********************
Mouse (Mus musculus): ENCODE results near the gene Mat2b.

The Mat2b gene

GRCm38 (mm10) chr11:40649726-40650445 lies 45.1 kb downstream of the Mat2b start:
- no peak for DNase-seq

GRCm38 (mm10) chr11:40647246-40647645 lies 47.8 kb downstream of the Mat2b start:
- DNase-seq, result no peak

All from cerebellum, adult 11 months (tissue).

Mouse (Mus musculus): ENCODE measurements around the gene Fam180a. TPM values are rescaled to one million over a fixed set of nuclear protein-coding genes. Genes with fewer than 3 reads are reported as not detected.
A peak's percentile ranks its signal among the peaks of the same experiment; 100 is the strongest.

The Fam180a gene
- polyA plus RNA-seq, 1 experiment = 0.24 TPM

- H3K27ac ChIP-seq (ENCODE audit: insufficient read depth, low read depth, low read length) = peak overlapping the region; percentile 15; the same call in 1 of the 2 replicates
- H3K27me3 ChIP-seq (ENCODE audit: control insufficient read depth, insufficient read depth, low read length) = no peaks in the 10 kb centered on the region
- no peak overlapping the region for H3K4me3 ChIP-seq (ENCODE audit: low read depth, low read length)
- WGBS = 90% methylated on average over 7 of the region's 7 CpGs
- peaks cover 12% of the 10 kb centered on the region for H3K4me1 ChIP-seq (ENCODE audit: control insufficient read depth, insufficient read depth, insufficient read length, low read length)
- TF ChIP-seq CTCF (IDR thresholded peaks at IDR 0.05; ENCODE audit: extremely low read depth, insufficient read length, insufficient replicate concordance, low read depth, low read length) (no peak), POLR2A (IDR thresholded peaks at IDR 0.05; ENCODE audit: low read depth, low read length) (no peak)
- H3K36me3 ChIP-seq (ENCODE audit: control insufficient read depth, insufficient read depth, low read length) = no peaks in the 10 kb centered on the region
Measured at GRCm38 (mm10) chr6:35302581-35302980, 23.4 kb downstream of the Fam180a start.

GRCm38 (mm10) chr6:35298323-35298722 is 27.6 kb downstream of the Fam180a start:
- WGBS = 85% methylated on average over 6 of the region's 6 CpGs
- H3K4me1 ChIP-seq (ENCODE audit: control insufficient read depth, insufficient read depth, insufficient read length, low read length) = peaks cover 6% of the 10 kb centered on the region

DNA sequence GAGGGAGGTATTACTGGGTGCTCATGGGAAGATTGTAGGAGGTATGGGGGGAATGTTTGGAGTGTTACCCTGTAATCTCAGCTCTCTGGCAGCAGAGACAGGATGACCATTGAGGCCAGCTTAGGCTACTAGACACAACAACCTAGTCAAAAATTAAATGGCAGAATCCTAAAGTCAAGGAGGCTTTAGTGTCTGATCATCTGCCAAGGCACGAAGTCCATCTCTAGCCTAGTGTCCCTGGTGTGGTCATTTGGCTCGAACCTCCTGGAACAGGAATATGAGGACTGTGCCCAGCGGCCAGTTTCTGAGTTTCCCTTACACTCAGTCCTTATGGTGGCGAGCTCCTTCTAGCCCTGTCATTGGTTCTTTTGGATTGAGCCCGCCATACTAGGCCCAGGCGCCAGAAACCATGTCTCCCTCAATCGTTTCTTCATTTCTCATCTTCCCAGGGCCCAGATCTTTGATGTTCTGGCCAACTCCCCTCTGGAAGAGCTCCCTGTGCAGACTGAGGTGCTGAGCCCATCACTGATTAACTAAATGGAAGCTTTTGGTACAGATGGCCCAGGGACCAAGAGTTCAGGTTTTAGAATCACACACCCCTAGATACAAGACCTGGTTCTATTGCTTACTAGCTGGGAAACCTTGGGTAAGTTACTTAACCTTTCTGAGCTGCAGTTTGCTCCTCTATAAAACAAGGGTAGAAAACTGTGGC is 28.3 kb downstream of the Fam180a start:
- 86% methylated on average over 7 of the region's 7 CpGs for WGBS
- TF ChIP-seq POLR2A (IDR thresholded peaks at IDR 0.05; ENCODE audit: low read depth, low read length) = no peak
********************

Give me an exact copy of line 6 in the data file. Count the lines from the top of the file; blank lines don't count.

- DNase-seq, result no peak